Some Christians might read all of this and ask, “So what? What people do in their private lives is none of my business. Why shouldn’t homosexuals have the ‘right’ to ‘marry’ if they want?” I’ve answered this question before, but I’ll expand a little more on it. The reality is that everything we do, whether in public or in private, affects society at large. The way we spend our time and money and even our choices about relationships influences more than just those immediately around us. We either improve society or contribute to society’s decline with our choices. Christians have a duty to love their neighbors as themselves, which does not mean to live and let live, but to do what is in the best interest of our neighbor even when our neighbor doesn’t understand what is in his best interest. Ultimately, what is in our neighbor’s best interest is to repent and believe the Gospel, and that is our primary mission with our neighbors. But we are also called to do good to our neighbors in general as we seek to reach them with the Gospel. In the political arena, that means voting for candidates who will fulfill the God-given role of government, which requires that government discern the difference between right and wrong, good and evil (Rom 13:1-5). Society is better off as a whole when government functions in the way God has designed it to function. While not all government leaders, or even most government leaders, are believers, we can and should still vote for candidates who have a view of morality, of right and wrong, that is closest to the Law of God. How else will government know the difference between evildoers and those who do good? Apart from the Law of God, right is trivialized to the opinion of the majority, and wrong is nothing more than the minority opinion. While people should be free as consenting adults to engage in homosexual activity, the government should not endorse their immoral behavior. Obama’s view of morality on this issue is diametrically opposed to biblical teaching, which means some extreme circumstance would have to exist for Christians to vote for him, a circumstance where, perhaps, all candidates held the same unbiblical position. Such a situation is not unthinkable if our culture continues down its current road.
Thankfully, that is not the situation in this election. Gov. Mitt Romney has taken a strong stance in favor of biblical marriage. While Romney’s position on this issue is not as strong as Christians would hope, he has made it clear that he will defend the Defense of Marriage Act in court, something Obama has refused to do (which is constitutionally questionable itself), and advocate for a constitutional amendment defining marriage biblically.
As with abortion, this reason for voting for Romney might not make a bit of difference to non-Christians; for Christians, though, a vote for Obama is unthinkable based on scriptural principles of right and wrong and the role of government. Because of Mitt Romney’s stance on marriage, he received my vote, and he should receive yours as well.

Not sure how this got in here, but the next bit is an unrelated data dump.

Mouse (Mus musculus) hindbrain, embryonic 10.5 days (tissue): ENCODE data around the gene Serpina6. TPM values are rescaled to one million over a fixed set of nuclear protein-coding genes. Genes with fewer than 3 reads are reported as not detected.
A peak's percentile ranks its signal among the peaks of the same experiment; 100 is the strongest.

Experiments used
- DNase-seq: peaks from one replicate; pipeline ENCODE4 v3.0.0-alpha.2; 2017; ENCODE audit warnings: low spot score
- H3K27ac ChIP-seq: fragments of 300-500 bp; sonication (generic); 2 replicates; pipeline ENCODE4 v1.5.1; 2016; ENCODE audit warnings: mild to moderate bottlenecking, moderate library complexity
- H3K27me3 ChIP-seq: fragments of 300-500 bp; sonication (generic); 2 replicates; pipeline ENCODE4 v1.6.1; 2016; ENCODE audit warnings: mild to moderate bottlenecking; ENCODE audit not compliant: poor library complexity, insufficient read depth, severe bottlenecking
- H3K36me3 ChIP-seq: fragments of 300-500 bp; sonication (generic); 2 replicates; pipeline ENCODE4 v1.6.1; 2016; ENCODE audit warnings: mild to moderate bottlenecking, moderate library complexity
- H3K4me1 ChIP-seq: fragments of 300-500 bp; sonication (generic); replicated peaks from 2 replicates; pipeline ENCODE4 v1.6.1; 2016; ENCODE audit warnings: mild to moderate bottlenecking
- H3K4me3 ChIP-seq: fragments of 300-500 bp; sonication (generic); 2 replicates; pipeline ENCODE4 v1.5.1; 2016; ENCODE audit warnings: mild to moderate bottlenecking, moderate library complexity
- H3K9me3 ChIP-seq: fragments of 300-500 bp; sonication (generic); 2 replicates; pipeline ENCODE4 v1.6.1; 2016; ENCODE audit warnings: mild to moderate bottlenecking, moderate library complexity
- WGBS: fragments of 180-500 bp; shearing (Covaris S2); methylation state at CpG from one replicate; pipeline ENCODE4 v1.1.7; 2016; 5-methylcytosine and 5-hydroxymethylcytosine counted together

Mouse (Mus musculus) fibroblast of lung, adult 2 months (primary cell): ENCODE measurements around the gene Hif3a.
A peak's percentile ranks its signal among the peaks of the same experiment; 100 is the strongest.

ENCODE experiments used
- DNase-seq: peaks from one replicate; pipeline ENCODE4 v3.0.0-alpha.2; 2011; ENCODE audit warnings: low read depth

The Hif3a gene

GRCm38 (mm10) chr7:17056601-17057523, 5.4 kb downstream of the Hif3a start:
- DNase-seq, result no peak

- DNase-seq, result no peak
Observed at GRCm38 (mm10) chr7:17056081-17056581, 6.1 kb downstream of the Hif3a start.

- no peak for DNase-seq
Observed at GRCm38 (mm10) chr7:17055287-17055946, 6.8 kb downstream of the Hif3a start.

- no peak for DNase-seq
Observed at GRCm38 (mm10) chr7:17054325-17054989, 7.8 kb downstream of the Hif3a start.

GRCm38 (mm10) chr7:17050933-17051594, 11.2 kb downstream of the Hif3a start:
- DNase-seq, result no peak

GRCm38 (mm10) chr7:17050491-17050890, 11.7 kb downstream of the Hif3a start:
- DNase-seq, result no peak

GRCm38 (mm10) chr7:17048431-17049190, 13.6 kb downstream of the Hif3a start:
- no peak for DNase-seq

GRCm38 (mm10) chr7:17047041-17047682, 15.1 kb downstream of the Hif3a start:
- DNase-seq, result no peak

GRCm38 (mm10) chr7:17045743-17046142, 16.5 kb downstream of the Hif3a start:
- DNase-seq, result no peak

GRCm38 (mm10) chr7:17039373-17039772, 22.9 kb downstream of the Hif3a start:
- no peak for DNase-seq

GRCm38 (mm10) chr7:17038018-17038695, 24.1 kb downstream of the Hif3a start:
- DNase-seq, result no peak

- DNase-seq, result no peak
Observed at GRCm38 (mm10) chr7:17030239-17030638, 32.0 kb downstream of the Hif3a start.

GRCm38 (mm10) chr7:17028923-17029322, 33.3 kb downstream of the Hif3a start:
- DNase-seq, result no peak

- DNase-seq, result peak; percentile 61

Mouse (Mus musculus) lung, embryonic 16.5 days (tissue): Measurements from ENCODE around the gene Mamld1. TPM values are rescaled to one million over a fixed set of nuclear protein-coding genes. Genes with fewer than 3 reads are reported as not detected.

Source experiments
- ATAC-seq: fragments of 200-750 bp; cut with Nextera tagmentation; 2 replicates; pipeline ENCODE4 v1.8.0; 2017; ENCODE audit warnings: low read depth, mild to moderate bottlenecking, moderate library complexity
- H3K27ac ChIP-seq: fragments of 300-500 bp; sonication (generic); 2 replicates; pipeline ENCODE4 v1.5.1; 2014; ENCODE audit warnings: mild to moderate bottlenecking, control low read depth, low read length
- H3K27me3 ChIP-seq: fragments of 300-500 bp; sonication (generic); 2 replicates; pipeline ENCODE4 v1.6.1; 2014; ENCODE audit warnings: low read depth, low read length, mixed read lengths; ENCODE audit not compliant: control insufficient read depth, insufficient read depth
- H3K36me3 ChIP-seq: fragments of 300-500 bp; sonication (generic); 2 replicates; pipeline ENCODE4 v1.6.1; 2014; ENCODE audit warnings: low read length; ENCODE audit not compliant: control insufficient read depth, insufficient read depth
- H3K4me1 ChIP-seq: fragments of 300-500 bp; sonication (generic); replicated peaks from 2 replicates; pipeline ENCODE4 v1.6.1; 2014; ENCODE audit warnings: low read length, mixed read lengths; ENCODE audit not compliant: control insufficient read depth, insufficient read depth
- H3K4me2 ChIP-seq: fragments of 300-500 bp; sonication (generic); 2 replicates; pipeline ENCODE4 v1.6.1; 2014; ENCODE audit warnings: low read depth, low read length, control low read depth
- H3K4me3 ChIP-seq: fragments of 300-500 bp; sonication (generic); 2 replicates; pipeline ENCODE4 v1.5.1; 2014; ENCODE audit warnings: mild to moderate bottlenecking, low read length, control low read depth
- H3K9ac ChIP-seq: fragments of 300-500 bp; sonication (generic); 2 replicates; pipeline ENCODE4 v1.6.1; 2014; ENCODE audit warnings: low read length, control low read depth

Last week I mailed in my early ballot and cast my vote for Mitt Romney as President of the United States. Over the next two weeks leading up to the election, I’ll be discussing six reasons why I voted for Mitt Romney and Paul Ryan. The first reason pertains to the candidates’ positions on abortion.
Although the cultural tide seems to be turning away from pro-abortion policies, it still is not politically correct to go on the record as pro-life, much less to make this the defining reason for voting a certain way. However, I am convinced that abortion is the most important problem facing our nation today. Abortion is no less a moral outrage and a cultural evil than slavery, and my prayer is that someday my children and/or grandchildren will look back on our culture of death with the same horror we feel when we look back at slavery in the United States and other parts of the Western world. Abortion demands our utmost attention for two reasons. First, abortion is murder. When Vice President Biden claims to believe life begins at conception, but he is unwilling to oppose abortion, he is sanctioning murder because he refuses to protect not a fetus, not a tissue mass, but what he believes is an actual, real, living, human being from senseless slaughter. The logical end of this kind of reasoning is terrifying. Second, abortion says something about our culture. It says that we as a culture do not value life. It says that we do not value people who are made in the image of God. For all of Obama’s and the Democrats’ rhetoric about caring for the poor, the needy, and the helpless in society, their disregard for the most helpless of society, the unborn, in what should be the safest place on earth, their mother’s womb, shows they are hypocrites who try to milk votes out of the poor rather than truly care for those who cannot care for themselves. A culture that sanctions abortion is a culture that does not and cannot care for the “least of these.” All the talk in the world cannot change the reality of what they actually do when faced with the most helpless and vulnerable members of society when no one, not even their own mothers, will care for them.